(WASHINGTON) -- The current funding for the Federal Aviation Administration expires this Friday, threatening to put 80,000 people out of work by Saturday, unless Congress sends a bill to President Obama.
But as of now, the bill does not have a way forward in the Senate with both sides pointing fingers at the other party, one Republican Senator standing in the way of anything moving forward, and the Senate majority leader all-but calling that Republican Senator a “dictator” for holding up the bill.
The House of Representatives passed a joint bill Tuesday to continue temporary funding for the Federal Aviation Administration (FAA) and federal highway, transit and highway safety programs. Now in the Senate, the bill is being objected to by one Republican: Sen. Tom Coburn, R-Okla., who is upset over the funding that states must invest in surface transportation as part of the Highway bill, which is tied to the FAA bill.
But to make matters more confusing and head-shaking, the Senate’s $6.9 billion package to fund FEMA is also being dragged into this debate because of the Senate floor procedure. The Senate on Tuesday passed a cloture motion to proceed on the disaster aid bill, meaning procedurally the FEMA bill must be passed first. This basically puts a hold on the FAA/highway bill until FEMA is fully passed. But, some Republicans, including Coburn have concerns over the FEMA bill, too.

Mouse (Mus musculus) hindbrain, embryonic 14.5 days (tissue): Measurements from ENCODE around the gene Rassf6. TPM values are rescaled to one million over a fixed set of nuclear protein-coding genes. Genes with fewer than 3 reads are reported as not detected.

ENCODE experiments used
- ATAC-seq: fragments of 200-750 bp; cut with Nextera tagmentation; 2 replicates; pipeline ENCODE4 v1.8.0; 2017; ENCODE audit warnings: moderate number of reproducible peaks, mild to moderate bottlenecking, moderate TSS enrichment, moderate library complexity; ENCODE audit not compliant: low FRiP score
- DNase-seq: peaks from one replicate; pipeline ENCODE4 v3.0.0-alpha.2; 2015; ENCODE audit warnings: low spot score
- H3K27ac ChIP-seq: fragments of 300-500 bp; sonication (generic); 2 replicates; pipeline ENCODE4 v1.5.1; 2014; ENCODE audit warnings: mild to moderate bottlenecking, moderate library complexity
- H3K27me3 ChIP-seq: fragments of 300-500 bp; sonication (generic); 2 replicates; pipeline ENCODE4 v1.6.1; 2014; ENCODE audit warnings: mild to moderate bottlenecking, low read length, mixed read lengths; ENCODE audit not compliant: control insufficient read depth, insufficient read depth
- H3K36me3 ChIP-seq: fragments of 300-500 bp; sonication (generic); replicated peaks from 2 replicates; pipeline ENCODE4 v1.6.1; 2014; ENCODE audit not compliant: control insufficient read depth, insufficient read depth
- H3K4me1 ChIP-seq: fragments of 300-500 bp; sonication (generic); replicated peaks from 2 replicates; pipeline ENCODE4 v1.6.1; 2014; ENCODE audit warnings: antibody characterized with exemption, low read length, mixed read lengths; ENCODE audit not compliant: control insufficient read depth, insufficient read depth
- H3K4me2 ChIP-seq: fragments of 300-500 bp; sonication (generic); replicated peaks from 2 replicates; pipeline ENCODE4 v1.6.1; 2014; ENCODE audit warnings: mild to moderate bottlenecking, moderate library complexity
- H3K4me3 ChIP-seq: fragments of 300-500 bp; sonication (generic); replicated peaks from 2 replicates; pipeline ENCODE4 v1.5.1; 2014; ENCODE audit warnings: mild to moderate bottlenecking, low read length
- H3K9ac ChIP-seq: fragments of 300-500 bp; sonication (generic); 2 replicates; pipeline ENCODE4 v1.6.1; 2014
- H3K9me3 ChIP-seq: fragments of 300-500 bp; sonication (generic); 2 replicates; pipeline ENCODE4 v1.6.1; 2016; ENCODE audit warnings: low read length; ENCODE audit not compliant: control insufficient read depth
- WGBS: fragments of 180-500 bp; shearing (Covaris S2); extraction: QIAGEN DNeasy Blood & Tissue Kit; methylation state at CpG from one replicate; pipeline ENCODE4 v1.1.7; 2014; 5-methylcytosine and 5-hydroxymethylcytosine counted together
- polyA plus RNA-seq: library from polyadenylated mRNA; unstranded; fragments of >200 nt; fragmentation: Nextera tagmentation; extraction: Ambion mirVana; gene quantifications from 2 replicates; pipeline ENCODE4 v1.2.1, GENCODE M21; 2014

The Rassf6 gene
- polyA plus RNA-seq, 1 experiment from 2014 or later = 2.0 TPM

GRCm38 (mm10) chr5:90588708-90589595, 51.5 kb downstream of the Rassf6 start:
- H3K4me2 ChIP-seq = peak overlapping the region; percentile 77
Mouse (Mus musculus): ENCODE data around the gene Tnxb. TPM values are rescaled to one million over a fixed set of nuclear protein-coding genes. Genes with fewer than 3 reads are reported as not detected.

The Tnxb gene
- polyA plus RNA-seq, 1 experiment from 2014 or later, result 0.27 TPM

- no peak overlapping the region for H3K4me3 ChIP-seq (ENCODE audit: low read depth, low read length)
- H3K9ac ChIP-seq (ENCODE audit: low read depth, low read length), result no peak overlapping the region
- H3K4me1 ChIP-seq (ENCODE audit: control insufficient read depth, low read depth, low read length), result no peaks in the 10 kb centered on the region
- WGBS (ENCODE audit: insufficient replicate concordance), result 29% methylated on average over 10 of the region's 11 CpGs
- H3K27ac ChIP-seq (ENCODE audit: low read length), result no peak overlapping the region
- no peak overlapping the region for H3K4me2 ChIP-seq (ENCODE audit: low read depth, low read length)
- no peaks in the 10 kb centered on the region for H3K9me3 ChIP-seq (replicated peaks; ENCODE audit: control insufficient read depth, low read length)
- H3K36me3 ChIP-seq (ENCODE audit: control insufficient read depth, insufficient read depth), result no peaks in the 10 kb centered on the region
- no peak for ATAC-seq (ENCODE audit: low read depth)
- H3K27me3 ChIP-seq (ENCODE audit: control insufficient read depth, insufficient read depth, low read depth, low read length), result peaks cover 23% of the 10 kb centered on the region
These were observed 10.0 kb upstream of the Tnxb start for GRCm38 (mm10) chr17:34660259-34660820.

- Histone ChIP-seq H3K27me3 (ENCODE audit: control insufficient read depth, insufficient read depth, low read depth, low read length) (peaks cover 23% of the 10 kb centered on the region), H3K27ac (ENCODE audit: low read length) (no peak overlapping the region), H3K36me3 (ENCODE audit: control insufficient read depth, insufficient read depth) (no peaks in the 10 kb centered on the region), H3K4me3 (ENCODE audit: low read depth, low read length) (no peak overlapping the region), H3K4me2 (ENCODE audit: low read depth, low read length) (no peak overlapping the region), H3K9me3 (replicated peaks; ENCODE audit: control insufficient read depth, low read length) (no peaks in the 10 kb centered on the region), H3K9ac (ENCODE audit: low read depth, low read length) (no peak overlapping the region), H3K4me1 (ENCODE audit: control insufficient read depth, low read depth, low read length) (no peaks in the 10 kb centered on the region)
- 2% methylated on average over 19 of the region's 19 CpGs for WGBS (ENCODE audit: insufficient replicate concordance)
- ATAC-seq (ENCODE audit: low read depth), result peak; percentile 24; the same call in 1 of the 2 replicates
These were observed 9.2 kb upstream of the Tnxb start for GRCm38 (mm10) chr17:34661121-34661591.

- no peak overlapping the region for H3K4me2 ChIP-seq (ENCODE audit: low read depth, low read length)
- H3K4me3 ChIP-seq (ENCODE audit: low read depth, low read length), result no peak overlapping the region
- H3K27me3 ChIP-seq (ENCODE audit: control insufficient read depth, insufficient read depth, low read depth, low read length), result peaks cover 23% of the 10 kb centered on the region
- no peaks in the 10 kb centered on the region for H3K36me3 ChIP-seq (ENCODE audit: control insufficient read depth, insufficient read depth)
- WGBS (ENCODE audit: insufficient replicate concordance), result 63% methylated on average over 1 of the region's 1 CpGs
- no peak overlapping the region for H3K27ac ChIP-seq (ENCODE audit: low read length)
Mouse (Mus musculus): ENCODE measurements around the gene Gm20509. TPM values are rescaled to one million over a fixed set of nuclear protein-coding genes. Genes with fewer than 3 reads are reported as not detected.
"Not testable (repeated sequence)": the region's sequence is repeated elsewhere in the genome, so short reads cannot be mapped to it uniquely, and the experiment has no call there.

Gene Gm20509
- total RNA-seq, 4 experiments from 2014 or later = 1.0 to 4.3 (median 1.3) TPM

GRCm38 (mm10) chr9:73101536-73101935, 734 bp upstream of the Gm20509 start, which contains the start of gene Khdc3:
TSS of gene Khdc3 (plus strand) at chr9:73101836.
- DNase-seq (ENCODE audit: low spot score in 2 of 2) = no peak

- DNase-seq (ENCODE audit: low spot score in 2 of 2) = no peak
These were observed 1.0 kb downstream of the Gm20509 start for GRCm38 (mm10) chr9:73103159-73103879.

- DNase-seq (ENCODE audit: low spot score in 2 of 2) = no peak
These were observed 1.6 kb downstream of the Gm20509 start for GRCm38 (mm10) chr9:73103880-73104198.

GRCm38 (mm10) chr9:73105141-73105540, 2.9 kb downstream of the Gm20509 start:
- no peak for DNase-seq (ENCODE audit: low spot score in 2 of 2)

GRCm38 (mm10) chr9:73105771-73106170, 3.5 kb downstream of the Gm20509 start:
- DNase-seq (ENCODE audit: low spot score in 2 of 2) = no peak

As of now, unless Senate Majority Leader Harry Reid, D-Nev., were to set aside the FEMA bill and call up the FAA bill, which he likely will not do, the FAA bill is being held up, forced to be addressed second. The FAA bill though has a deadline of Friday evening, when funds will run out.
Wednesday on the Senate floor, without naming names but clearly targeting Coburn, Reid likened his actions to a dictator in threatening to hold up the bill.
“We’re told this is going to be held up by the Republicans,” Reid bemoaned. “The Senator says he doesn’t want to vote. He just wants to hold the bill up. He said if we put in what we got from the house and stuck his provision in that, I think he would be happy. I guess anyone would, madam president. It’s a pretty good way to legislate around here, be a dictator and say either take this or leave it that.”
Coburn is concerned about the programs designed to increase bike lanes and green space on the roads -- which is part of the transportation bill -- and wants the funds taken out. The senator wants states to be able to opt out of the transportation enhancement mandate, and to have that change written into the bill.
Reid warned that if the FAA funding expires on Friday there will be about 80,000 people out of work by Saturday: 4,000 out of work for the FAA and about 70,000 who are working on airport construction jobs.
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